INT: There was a lot of debate within the Excom, the National Security Committee, about whether Cuba should be invaded or they should conduct air strikes, certainly, against Cuba. Do you think Kennedy would have had the support of the American people had he chosen to do that?
WC: The question of whether Kennedy would have had popular support if he had decided to invade Cuba, which was apparently one option in the early stages of the crisis - I think undoubtedly he would have had. I think that in times of such crises, with a known enemy, a known threat to our security, the American people rally around without much question. Oh, undoubtedly there would have been the occasional editorial, the occasional piece in the pap the occasional would-be statesman who would stand up and claim that this was the wrong route to take, but the people would basically be for it. It would not have been similar to the Vietnam War in which we did not understand in many cases what the fight was all about, and it therefore was vastly divisive among the American people. That wouldn't have happened in the case of Cuba, I don't believe at all.
INT: One question that's always slightly curious to me is that Russia had intercontinental ballistic missiles at that time, which America knew. Why did America seem to find it so much more frightening to have missiles in Cuba than Russia? It might seem like a na´ve question, but if you're going to be hit by an atomic bomb, it doesn't really matter where it's come from.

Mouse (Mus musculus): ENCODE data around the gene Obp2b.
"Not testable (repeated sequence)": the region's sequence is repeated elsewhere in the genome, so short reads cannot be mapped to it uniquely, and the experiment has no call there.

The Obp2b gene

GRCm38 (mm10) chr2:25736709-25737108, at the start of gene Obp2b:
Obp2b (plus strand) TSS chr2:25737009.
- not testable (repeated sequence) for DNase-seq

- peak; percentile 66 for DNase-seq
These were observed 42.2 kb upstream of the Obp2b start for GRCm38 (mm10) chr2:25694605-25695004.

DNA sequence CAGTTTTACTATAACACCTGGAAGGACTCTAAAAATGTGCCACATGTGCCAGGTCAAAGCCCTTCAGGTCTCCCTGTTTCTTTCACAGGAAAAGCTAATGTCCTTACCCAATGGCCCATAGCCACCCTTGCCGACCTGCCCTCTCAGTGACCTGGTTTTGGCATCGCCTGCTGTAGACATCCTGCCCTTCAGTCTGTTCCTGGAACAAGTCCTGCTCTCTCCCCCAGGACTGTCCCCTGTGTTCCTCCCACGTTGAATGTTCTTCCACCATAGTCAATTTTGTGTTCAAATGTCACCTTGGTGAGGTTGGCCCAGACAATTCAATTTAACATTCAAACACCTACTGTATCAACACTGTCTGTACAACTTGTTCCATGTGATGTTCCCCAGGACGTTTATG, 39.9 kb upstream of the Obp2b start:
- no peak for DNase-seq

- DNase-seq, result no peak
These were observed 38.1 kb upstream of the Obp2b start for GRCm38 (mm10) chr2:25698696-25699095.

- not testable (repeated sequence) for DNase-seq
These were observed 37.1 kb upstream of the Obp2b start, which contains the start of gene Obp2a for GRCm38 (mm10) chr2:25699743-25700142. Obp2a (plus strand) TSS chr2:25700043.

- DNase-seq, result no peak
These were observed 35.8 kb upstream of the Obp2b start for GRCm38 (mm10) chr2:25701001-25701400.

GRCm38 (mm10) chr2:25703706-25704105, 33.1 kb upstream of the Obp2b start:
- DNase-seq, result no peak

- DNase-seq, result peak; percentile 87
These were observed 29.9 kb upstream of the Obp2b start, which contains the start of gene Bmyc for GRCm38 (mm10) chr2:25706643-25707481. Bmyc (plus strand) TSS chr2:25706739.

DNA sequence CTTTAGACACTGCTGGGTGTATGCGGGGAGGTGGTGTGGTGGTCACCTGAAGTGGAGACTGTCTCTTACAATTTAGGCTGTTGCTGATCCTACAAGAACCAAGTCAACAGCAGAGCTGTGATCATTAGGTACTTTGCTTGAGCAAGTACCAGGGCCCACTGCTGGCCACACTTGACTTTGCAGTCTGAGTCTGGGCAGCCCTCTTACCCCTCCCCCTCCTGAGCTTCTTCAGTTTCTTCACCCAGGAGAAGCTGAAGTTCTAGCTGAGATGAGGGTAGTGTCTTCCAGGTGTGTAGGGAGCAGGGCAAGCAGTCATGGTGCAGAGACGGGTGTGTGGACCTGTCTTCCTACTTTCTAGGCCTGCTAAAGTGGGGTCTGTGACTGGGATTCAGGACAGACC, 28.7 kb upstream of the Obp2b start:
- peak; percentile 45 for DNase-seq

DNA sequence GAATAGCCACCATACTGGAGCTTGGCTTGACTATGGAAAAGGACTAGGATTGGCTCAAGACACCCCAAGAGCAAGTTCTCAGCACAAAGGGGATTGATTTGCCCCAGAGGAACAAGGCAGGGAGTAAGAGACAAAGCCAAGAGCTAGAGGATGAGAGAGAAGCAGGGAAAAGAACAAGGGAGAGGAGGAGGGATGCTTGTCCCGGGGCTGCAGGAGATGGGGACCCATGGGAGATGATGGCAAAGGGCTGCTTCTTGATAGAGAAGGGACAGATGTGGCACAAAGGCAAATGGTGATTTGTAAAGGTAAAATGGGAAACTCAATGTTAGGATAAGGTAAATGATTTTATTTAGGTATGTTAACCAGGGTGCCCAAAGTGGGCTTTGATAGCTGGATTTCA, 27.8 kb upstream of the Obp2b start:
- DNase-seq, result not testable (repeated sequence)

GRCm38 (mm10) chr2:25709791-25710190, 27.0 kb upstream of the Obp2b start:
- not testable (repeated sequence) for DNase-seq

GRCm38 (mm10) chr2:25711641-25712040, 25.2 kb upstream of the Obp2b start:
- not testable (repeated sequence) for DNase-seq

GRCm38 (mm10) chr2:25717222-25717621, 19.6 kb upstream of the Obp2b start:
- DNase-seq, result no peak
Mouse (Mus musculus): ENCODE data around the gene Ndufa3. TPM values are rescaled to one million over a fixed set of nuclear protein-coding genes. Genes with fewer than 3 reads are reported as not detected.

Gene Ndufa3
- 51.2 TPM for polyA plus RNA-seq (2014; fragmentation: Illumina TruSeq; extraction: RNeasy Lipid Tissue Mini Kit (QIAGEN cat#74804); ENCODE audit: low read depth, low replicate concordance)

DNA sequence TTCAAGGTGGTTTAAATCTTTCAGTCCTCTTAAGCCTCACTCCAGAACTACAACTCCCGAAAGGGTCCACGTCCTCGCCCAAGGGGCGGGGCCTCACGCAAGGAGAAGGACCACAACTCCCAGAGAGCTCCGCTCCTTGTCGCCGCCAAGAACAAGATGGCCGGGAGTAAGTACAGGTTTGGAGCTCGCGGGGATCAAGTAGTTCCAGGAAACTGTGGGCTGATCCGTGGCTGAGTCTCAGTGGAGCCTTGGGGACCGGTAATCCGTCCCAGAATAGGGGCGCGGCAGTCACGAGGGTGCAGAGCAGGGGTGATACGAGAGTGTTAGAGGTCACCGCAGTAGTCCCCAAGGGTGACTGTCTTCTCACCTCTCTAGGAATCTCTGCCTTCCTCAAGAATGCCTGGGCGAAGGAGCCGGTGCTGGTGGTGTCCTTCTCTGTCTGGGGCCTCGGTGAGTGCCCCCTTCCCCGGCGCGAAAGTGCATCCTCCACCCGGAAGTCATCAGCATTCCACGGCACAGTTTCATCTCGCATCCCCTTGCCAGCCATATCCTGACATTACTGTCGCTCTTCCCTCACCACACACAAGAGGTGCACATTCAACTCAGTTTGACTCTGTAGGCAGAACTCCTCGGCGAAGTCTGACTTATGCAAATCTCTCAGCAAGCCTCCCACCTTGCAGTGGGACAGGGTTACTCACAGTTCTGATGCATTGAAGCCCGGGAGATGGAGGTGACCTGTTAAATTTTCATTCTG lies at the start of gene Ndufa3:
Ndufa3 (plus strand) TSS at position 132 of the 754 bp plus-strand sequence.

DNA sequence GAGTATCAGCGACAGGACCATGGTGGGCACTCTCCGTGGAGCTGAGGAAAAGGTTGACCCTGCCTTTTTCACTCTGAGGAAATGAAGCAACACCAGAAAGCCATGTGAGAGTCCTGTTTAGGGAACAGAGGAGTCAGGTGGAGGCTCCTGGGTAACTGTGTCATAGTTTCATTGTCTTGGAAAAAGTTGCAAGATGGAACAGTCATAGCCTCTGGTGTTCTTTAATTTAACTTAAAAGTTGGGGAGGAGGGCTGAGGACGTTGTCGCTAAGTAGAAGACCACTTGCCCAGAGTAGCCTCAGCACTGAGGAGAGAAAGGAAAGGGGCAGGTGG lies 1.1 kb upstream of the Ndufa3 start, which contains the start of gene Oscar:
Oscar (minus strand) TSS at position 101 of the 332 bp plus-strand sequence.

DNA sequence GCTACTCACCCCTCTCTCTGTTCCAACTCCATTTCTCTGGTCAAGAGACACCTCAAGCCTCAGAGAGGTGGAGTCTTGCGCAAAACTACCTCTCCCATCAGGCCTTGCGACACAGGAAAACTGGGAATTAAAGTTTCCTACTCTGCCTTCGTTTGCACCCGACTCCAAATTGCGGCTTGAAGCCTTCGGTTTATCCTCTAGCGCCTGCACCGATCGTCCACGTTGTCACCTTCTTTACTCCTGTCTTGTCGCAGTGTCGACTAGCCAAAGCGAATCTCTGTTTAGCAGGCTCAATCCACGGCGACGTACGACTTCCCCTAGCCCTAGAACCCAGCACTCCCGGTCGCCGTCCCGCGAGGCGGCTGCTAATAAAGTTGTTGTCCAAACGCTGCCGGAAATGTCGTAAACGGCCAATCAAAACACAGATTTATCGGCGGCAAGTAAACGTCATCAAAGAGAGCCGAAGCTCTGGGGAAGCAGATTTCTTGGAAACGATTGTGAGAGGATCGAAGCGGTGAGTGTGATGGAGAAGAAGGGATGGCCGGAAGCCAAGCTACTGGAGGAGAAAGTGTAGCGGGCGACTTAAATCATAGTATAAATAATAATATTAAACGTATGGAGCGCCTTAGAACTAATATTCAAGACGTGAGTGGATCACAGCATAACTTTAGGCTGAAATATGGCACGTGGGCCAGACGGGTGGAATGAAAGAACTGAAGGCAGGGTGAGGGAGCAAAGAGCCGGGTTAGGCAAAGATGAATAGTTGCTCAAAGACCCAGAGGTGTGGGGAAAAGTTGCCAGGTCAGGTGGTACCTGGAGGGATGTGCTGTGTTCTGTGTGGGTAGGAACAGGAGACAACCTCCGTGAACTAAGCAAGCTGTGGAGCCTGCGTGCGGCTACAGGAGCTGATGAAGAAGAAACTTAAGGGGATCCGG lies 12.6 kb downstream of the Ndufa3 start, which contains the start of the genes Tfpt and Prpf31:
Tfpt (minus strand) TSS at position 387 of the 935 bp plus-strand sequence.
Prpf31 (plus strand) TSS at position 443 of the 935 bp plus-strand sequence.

WC: Well, the assumption is that the missiles in Cuba would... they would have more of them and be able to throw more weight by the quantity than they would out of the Soviet Union. Presumably... I mean, I think it's kind of obvious that you would say, well, if you're shooting at me from across the room, I'd feel a lot more insecure than if you're shooting at me from down the block somewhere. Their aim's likely to be better. You might get off more shots before they get back to you, and that sort of thing. I think it was just the proximity of the enemy that created the serious alarm.
INT: What were your feeling...
WC: This was the same thing, by the way, that caused the Soviets to be so upset and send the missiles to Cuba. We're looking at the other side of this picture. We had ringed the Soviet Union with missiles; as close as we could get to Soviet territory, we were putting in missiles - Turkey being a case in point. The Soviet Union had every reason to be concerned about our putting in those missiles, and really they were simply retaliating in form by getting as close as they could to us with their missiles.
INT: That's a very good point. Was there no sense at that time within the public that, just as you say, Russia had a right to do this, given what America was doing across the world, really?
WC: Yeah, sure.
INT: Could you tell me what your feelings were when you heard that the missiles were being pulled out? On the 28th of October there was a radio message from Moscow, and Khrushchev said he would take the missiles out. What was the public feeling then?
WC: Well, when we learned that Khrushchev was pulling the missiles out, obviously there was a tremendous sense of relief. By then we were pretty darned aware of the real nature of the crisis, that atomic war could break out at any moment; and at the time when they announced that the missiles were being pulled out, the ships were turned back, there was a huge sigh of relief across America. At the same moment, however, I think that most of us believed, or worried, that this was not over with, that this was a tactical manoeuvre at the moment, and we were still very much concerned that the next step might be unleashing the long-range missiles from Moscow itself. This might be a little subterfuge to get us off guard at the moment, and we were so deeply suspicious at that time of what the Soviets were up to, that we weren't willing to laid down our arms, if you please, simply because he promised to take the missiles out of Cuba.
INT: Was there a large degree of mobilisation of forces in America at that time?